• GNOME 3.33.2 Released, Krita 4.2 Debuts, RPi Camera Modules on RPi Zeros Power the Penguin Watch Project, Intrinsyc Switches Its Home Automation Dev Board from Android Things to Linux and Intel Hosting a Clear Linux OS Meetup Today

        Krita 4.2 makes its debut. OMG Ubuntu! reports that the new version “features more than 1,000 bug fixes (!) as well as several new features, including support for HDR displays on Windows 10.” See the Release Notes for more on all the new features.

      • Krita 4.2 Released With Better Drawing Tablet Support, Performance Improvements

        Krita 4.2 is out today as the newest feature release for this feature-rich, multi-platform open-source digital painting software.

        Krita 4.2 delivers on updated drawing tablet support, HDR painting support (currently only for Windows 10), better brush speed performance, an improved color palette docker, a Python API for dealing with animations, color gamut masking, an improved artistic color selector, multi-brush improvements, and other performance improvements.

      • Free Raster Graphics Editor Krita 4.2.0 Released With Numerous Improvements

        Krita is primarily aimed at concept art, illustrations, as well as the VFX industry. The application is developed using Qt 5 and the KDE Frameworks 5, and runs on Linux, Windows, and macOS.

        The latest Krita 4.2.0 includes updated tablet support for Windows, Linux and macOS. This includes improved support for multi-monitor setups, more supported tablets, and bug fixes. For this, Qt was patched, and the patches have been included upstream, but until your Linux distribution receives this updated Qt5, it’s recommended you use the Krita AppImage binary, which includes this patched Qt.

      • Krita 4.2.0 Released with HDR Displays Support (Howto-Install)

        Digital painting software Krita 4.2.0 was released today with exciting new features. Here’s how to install it in Ubuntu 16.04, Ubuntu 18.04, and higher.

      • Krita 4.2.0 released

        Version 4.2.0 of the Krita paint tool is out.

    • GNOME Desktop/GTK

      • DisplayLink’s USB Display Docks Should Work Nicely On Wayland With GNOME 3.32.1+

        For those with DisplayLink adapters for USB-driven display docks or devices like the ZenScreen, the support for Wayland should be in better standing with GNOME 3.32.1 (or newer) including if using the DisplayLink proprietary drivers.

        A Phoronix reader pointed out that as of GNOME 3.32.1, those with DisplayLink hardware should be in good shape for Wayland support. That’s after GNOME 3.32 made many underlying improvements around multiple GPU support, GPU hot-plugging, and other infrastructure improvements to benefit the likes of DisplayLink USB-driven displays.

  • Distributions

    • 10 Best Linux Distro for kids with lightweight to learn Linux

      If your question is which one is the best Linux distro for kids? Then the answer would not be one. It is because of the availability of Linux distros in multiple flavours which is also best because you can choose one according to your kid’s taste. There is a perception that Linux is only meant for developers of hackers which is absolutely wrong. In today’s world, it is more than that. Kids, Parents, School goers, College students anyone can download and easily operate Linux using the Graphical user interface.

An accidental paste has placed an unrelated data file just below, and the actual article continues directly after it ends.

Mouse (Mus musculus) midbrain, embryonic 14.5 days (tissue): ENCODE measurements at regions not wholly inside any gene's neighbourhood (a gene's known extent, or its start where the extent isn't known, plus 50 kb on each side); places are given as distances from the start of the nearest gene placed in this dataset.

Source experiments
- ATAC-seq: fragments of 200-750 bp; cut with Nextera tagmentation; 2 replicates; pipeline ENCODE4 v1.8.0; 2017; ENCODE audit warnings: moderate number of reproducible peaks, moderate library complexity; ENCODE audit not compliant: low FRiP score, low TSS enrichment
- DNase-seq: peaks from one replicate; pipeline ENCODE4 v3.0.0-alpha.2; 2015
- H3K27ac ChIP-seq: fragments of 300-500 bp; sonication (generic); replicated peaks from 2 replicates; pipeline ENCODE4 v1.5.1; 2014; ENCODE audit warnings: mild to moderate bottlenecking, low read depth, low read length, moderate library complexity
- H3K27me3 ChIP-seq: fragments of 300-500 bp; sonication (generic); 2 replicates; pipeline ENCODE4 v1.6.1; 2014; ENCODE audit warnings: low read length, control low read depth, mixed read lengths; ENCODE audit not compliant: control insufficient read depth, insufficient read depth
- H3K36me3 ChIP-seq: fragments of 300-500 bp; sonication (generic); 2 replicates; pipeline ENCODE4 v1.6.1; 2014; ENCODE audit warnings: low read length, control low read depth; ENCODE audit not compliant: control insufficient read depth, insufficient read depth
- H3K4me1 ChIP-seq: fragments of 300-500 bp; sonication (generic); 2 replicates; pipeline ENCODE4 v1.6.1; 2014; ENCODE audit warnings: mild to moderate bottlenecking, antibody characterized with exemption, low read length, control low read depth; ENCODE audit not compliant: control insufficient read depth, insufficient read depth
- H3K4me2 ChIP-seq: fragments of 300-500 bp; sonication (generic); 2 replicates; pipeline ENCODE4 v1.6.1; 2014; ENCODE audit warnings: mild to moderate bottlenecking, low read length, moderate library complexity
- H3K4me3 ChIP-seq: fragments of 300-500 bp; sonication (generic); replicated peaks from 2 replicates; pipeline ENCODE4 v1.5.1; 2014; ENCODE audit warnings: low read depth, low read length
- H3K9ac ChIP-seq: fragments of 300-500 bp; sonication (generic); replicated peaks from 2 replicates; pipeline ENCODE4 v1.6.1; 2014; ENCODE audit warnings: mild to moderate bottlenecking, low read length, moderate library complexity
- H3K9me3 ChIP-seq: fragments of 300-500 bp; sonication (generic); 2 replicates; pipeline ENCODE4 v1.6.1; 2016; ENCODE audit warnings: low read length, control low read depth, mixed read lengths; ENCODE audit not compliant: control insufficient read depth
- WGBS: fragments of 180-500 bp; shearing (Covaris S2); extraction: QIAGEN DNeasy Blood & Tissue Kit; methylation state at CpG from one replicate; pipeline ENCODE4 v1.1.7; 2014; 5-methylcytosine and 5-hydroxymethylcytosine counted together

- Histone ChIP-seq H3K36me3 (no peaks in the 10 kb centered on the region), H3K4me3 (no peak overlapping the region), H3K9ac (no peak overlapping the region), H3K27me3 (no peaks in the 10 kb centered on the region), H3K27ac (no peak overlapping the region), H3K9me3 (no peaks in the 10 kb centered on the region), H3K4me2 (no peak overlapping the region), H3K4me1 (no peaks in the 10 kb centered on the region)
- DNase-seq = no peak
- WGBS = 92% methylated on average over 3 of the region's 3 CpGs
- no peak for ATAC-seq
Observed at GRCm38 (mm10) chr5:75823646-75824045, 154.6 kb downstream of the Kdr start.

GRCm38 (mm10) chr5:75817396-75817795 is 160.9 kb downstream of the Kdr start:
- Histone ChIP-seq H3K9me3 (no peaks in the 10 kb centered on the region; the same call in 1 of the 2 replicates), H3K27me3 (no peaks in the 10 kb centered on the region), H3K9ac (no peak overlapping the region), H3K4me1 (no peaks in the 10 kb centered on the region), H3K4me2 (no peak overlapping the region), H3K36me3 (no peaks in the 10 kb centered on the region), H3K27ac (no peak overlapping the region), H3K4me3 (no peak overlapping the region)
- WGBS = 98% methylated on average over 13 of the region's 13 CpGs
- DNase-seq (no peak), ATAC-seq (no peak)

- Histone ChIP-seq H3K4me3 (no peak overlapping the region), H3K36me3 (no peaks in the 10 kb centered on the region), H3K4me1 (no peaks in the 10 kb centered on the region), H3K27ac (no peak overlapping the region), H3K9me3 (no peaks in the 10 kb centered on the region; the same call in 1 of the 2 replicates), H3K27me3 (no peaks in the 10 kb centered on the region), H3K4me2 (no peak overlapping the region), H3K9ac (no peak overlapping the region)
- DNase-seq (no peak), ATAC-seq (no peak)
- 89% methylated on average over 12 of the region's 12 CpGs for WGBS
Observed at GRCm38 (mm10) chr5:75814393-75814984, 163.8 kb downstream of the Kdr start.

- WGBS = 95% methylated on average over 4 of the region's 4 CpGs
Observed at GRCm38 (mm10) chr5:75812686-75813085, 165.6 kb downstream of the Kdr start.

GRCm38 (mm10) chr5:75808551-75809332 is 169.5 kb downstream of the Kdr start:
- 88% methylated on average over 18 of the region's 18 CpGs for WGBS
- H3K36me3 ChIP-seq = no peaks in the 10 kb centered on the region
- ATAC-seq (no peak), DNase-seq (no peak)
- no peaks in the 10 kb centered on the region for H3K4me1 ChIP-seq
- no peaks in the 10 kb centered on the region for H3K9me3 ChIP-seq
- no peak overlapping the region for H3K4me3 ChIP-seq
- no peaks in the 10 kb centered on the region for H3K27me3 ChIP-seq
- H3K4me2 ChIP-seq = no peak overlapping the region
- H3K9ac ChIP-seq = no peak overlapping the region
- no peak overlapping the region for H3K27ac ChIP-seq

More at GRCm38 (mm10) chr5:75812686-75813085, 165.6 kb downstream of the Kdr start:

• New Releases

      • MX Linux 18.3 Released With Updated Apps: Install It For A ‘Midweight’ Desktop

        If you search for the list of lightweight desktop environments that one can use on a Linux distribution, options like Xfce and LXDE often make it to the top. However, if you look closely, when compared to LXDE’s substantial power saving and fast performance, Xfce seems more like a ‘midweight’ desktop environment. Probably, that’s the reason why Xfce-based lightweight MX Linux calls itself a midweight desktop OS.

        The developers of this midweight distro have recently released the latest MX Linux 18.3 ISO refresh with all the recent updates, bug fixes, and updates from Debian 9.9 ‘stretch.’ Please note that it’s not a major release, so don’t expect a slew of new features and flashy UI changes.

      • Download MX Linux 18.03 – DVD ISO Images

        MX Linux is a cooperative venture between the antiX and former MEPIS communities. The MX Linux, version 18.3 is the latest version available to download.

      • GParted Open-Source Partition Editor Reaches 1.0 Milestone After Almost 15 Years

        Developed in GTK (GNOME Toolkit) for more than 14 years, Gparted is a graphical front-end to the GNU Parted open-source partition editing utility and the official partition editor app for the GNOME desktop environment. These days, almost all Linux-based operating system ship with GParted preinstalled.

        Today, after nearly 15 years in development, GParted 1.0.0 was released as a major version featuring support for the F2FS file system to read disk usage, grow, and check, the ability to enable online resizing of extended partitions, better refreshing of NTFS file systems, and port to Gtkmm 3 (GTK+3) and GNOME 3 yelp-tools.

      • GParted 1.0.0 Released

        GParted is the GNOME Partition Editor for creating, reorganizing, and
        deleting disk partitions.

        The GParted 1.0.0 release includes a significant undertaking to migrate